Why do deli sandwiches taste better when they’re from the deli vs when you make them at home? It shouldn’t be that hard, right? Bread, mayo, olive oil, meats, cheese, whatever you want, and then you slap it together. Wrong!
Whether it's a Cuban, an Italian Hero, or a BEC, it always tastes better when it’s made for you by a place that specializes in making sandwiches. For example, Big Mike’s Little Red Store in New Jersey, THAT is where you go for the infamous BEC – or any sandwich. Unless you’re Chef Mike himself, there is no way that can be recreated at home.
Unfortunately, we live in a time when ordering out is becoming more expensive, and eating at home is the more cost-effective option – yet it still doesn’t stack up to having it made for you by the pros. In all fairness, maybe you’re an extraordinary chef, and you crush it with every meal you prepare.
Regardless, there are a few undeniable reasons why deli sandwiches taste better when you don’t make them yourself.
How it’s sliced - How a sandwich is sliced and presented makes a sandwich more appealing and appetizing. If a sandwich is poorly sliced, it’s falling apart and it’s likely to look less like something you’d want to eat. When sliced properly, not only does the sandwich look more appetizing, but it allows the layers of the sandwich to stay in place so the flavors can meld together.
How it’s constructed - Presentation is key, yes, but the layering of a sandwich is equally as important – in terms of flavor.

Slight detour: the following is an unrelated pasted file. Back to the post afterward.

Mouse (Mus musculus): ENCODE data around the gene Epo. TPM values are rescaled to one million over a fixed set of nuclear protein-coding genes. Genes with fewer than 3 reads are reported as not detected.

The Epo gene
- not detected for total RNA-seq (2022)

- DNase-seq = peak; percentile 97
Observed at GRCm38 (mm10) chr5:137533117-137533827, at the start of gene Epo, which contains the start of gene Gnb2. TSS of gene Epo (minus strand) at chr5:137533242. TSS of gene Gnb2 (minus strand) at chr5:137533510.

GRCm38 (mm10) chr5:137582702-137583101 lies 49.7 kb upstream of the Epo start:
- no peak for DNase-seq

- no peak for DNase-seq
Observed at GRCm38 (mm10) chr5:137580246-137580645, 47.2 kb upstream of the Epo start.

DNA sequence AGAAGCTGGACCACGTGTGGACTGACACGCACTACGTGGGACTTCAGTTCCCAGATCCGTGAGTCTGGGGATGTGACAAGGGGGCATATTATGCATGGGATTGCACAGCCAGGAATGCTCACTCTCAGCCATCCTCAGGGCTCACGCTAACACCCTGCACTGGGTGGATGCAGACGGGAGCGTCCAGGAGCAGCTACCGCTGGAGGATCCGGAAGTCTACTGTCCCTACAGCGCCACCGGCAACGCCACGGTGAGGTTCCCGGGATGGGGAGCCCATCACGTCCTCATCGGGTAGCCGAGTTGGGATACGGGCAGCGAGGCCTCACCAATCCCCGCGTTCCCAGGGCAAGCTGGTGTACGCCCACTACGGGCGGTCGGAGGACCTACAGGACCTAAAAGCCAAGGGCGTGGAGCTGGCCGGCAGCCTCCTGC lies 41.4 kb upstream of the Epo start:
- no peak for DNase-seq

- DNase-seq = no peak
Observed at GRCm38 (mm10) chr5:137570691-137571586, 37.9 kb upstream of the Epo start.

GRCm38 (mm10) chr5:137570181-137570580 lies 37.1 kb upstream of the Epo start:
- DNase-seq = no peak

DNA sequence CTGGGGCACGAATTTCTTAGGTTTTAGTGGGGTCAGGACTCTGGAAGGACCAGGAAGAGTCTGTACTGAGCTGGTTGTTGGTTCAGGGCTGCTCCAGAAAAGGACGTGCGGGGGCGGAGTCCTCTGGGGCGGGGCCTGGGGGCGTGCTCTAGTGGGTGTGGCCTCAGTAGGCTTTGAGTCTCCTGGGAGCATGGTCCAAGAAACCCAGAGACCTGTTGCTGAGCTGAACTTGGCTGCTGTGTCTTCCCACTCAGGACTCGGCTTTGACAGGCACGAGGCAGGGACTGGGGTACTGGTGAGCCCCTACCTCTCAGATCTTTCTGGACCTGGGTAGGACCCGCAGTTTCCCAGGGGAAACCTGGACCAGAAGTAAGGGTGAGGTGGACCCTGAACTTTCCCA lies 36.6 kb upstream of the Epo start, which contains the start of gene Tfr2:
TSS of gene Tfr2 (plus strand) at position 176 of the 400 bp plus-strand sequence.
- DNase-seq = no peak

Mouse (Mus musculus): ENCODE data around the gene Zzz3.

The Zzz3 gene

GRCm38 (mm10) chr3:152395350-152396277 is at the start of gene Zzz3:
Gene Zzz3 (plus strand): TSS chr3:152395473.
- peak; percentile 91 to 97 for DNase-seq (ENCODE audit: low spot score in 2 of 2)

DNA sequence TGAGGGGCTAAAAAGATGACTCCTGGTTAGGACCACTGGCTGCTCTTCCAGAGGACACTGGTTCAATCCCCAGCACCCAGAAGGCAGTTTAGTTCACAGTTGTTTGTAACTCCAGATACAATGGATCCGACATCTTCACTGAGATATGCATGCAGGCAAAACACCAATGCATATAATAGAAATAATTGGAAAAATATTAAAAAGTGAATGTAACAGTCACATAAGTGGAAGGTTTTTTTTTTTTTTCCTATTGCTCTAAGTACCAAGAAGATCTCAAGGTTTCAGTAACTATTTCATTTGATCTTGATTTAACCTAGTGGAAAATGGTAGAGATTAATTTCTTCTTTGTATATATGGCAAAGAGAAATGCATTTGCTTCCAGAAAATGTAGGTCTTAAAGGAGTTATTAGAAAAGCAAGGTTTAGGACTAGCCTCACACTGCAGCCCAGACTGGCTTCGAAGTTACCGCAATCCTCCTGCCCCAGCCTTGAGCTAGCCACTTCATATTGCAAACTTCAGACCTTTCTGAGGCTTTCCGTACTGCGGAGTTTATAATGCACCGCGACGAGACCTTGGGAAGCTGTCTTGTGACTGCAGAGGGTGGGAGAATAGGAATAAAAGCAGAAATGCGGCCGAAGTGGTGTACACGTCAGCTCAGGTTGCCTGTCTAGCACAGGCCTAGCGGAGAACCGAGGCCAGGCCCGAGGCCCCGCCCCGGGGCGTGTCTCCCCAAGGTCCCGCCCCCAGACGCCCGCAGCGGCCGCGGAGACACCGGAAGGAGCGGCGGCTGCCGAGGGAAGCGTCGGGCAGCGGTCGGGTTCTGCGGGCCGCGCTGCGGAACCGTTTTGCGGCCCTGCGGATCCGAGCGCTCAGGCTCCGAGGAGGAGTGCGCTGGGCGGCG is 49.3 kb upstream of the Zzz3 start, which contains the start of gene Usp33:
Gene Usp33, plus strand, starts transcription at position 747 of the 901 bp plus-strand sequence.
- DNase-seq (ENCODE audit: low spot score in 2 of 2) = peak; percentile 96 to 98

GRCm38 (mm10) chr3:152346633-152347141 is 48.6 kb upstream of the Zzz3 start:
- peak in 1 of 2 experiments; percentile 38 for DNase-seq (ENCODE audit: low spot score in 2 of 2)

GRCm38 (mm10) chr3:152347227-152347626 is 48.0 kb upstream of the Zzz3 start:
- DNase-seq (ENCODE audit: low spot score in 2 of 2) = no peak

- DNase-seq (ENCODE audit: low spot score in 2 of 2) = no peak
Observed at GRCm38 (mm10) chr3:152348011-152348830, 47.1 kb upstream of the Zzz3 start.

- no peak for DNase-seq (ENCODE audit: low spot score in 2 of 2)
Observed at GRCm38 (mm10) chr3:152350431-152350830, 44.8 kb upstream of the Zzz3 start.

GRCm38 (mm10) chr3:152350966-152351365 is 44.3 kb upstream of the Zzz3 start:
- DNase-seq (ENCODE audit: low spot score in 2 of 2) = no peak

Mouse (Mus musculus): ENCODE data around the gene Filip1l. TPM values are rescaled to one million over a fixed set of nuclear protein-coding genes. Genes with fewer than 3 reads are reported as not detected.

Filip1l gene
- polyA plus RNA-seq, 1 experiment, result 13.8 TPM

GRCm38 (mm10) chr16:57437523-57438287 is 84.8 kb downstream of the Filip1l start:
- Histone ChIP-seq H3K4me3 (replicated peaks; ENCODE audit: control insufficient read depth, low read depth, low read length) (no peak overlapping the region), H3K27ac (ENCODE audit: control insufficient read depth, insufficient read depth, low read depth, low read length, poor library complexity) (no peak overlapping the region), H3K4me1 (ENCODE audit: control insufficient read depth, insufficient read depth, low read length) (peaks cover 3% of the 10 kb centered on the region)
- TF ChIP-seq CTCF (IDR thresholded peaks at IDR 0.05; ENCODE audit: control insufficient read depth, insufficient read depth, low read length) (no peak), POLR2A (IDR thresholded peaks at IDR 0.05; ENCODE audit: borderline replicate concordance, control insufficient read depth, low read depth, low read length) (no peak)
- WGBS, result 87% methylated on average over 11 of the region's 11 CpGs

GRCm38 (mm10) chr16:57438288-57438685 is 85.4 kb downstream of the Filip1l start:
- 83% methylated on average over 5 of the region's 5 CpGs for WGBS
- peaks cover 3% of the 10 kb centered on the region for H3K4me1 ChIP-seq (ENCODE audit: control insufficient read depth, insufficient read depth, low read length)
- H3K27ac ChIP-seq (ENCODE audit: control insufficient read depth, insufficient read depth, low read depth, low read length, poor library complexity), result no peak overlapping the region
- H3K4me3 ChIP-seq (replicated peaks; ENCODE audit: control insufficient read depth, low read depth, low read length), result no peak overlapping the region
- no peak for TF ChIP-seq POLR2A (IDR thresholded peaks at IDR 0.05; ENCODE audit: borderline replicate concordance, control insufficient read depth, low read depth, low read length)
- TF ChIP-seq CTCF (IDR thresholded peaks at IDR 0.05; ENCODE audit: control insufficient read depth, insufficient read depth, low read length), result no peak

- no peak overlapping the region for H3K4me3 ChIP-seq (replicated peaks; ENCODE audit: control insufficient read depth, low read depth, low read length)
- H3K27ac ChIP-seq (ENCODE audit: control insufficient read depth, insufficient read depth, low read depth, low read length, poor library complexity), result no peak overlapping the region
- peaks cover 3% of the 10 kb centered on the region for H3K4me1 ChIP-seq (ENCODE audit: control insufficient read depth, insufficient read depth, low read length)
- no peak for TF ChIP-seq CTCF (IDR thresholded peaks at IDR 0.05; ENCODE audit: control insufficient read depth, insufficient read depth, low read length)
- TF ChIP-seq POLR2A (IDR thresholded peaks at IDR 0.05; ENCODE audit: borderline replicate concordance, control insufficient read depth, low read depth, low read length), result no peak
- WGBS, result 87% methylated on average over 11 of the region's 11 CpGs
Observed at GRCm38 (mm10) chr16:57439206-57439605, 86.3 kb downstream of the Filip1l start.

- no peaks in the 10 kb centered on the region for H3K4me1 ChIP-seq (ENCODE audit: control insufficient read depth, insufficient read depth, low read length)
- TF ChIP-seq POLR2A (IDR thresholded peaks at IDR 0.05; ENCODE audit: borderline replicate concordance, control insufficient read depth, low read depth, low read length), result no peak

The freshness of meat used - Cold cuts go bad. Delis and restaurants are given priority when buying sandwich meats, so a sandwich prepared for you is almost guaranteed to be fresher than one you’d make yourself with the cold cuts sitting in your refrigerator.
Quality of bread used - This is almost non-negotiable. The quality of bread makes or breaks a sandwich. Certain types of bread are perfect for certain sandwiches. For example, wraps require very thin bread, and a Reuben requires rye bread. Furthermore, when and where the bread is made will also set prepared sandwiches above the sandwiches you prepare yourself – fresh is best!
Condiments and add-ons - Depending on what’s on the sandwich, it makes all the difference. That can even be influenced by your mood or a specific craving when you’re hungry. What tastes yummy to you on one day may not float your boat another day.
Who makes it - Scientifically, a sandwich made by someone else tastes better. “When you make your own sandwich, you anticipate its taste as you’re working on it. And when you think of a particular food for a while, you become less hungry for it later. It’s a kind of specific satiation, just as most people find room for dessert when they couldn’t have another bite of their steak. The sandwich that another person prepares is not 'preconsumed' in the same way.” – Daniel Kahneman, Psychologist with NY Times 'Food and Drink,' & Researcher with Carnegie Mellon University
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